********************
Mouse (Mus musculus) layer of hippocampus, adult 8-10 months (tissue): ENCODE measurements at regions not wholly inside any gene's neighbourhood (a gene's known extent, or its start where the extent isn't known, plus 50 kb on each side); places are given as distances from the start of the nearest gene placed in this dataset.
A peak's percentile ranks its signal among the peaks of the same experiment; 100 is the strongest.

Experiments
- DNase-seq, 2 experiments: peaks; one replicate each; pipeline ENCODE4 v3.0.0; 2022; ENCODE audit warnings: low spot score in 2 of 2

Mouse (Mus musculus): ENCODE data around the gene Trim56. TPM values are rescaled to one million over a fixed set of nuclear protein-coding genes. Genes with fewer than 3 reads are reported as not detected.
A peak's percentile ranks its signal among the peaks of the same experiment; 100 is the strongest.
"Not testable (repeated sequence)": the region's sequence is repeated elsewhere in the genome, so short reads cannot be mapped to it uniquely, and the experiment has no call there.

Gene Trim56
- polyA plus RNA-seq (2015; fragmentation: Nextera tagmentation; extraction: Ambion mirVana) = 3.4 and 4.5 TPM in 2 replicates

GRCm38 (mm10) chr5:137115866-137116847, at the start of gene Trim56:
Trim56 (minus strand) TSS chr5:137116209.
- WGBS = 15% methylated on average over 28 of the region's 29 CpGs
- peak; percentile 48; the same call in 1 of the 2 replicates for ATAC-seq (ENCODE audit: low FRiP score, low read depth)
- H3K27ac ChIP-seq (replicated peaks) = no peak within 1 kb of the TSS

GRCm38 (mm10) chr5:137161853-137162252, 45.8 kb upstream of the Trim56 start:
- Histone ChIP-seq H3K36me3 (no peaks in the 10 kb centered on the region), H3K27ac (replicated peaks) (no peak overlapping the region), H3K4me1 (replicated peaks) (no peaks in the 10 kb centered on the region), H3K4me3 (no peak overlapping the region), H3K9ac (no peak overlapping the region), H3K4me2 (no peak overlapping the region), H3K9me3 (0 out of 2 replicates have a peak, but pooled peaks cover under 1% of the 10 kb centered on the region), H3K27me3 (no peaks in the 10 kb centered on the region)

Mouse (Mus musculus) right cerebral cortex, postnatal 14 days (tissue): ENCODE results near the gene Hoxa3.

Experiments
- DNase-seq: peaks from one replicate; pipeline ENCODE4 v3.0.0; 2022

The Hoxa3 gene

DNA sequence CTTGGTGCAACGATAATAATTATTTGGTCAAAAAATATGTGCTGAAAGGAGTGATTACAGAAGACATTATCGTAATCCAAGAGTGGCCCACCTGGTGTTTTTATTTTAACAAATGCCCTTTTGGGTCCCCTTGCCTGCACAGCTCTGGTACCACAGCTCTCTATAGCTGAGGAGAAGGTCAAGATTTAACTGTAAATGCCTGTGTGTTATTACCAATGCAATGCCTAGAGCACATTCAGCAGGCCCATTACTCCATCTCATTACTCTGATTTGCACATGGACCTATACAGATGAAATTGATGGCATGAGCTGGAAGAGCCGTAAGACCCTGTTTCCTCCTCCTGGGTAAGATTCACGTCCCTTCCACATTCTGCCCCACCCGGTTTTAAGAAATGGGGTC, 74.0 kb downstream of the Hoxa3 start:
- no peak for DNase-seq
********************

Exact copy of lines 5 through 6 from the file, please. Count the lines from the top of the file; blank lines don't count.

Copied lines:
Mouse (Mus musculus): ENCODE data around the gene Trim56. TPM values are rescaled to one million over a fixed set of nuclear protein-coding genes. Genes with fewer than 3 reads are reported as not detected.
A peak's percentile ranks its signal among the peaks of the same experiment; 100 is the strongest.